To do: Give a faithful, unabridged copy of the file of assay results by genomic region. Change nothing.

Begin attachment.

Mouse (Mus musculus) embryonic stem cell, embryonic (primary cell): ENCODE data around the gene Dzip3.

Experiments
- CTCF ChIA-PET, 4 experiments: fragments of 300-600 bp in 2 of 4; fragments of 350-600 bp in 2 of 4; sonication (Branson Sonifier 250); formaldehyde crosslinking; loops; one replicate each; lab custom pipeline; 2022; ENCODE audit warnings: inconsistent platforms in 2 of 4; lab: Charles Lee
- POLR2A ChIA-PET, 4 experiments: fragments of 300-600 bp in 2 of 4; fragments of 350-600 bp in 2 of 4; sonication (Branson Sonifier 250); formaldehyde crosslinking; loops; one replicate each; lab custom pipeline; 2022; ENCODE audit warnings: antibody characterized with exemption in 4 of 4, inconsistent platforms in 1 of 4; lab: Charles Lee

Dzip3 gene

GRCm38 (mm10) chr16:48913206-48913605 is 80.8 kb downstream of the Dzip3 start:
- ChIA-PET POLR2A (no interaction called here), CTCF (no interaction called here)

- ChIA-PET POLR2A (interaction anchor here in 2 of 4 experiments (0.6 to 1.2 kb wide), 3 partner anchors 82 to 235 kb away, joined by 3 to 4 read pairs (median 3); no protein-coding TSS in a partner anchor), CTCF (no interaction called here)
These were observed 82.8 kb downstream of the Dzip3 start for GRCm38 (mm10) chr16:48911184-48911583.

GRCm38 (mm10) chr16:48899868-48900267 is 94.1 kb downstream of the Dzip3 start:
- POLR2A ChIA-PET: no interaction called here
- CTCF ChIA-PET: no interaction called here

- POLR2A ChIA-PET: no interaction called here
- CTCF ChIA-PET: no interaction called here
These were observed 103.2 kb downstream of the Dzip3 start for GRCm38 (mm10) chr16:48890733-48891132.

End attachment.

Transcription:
Mouse (Mus musculus) embryonic stem cell, embryonic (primary cell): ENCODE data around the gene Dzip3.

Experiments
- CTCF ChIA-PET, 4 experiments: fragments of 300-600 bp in 2 of 4; fragments of 350-600 bp in 2 of 4; sonication (Branson Sonifier 250); formaldehyde crosslinking; loops; one replicate each; lab custom pipeline; 2022; ENCODE audit warnings: inconsistent platforms in 2 of 4; lab: Charles Lee
- POLR2A ChIA-PET, 4 experiments: fragments of 300-600 bp in 2 of 4; fragments of 350-600 bp in 2 of 4; sonication (Branson Sonifier 250); formaldehyde crosslinking; loops; one replicate each; lab custom pipeline; 2022; ENCODE audit warnings: antibody characterized with exemption in 4 of 4, inconsistent platforms in 1 of 4; lab: Charles Lee

Dzip3 gene

GRCm38 (mm10) chr16:48913206-48913605 is 80.8 kb downstream of the Dzip3 start:
- ChIA-PET POLR2A (no interaction called here), CTCF (no interaction called here)

- ChIA-PET POLR2A (interaction anchor here in 2 of 4 experiments (0.6 to 1.2 kb wide), 3 partner anchors 82 to 235 kb away, joined by 3 to 4 read pairs (median 3); no protein-coding TSS in a partner anchor), CTCF (no interaction called here)
These were observed 82.8 kb downstream of the Dzip3 start for GRCm38 (mm10) chr16:48911184-48911583.

GRCm38 (mm10) chr16:48899868-48900267 is 94.1 kb downstream of the Dzip3 start:
- POLR2A ChIA-PET: no interaction called here
- CTCF ChIA-PET: no interaction called here

- POLR2A ChIA-PET: no interaction called here
- CTCF ChIA-PET: no interaction called here
These were observed 103.2 kb downstream of the Dzip3 start for GRCm38 (mm10) chr16:48890733-48891132.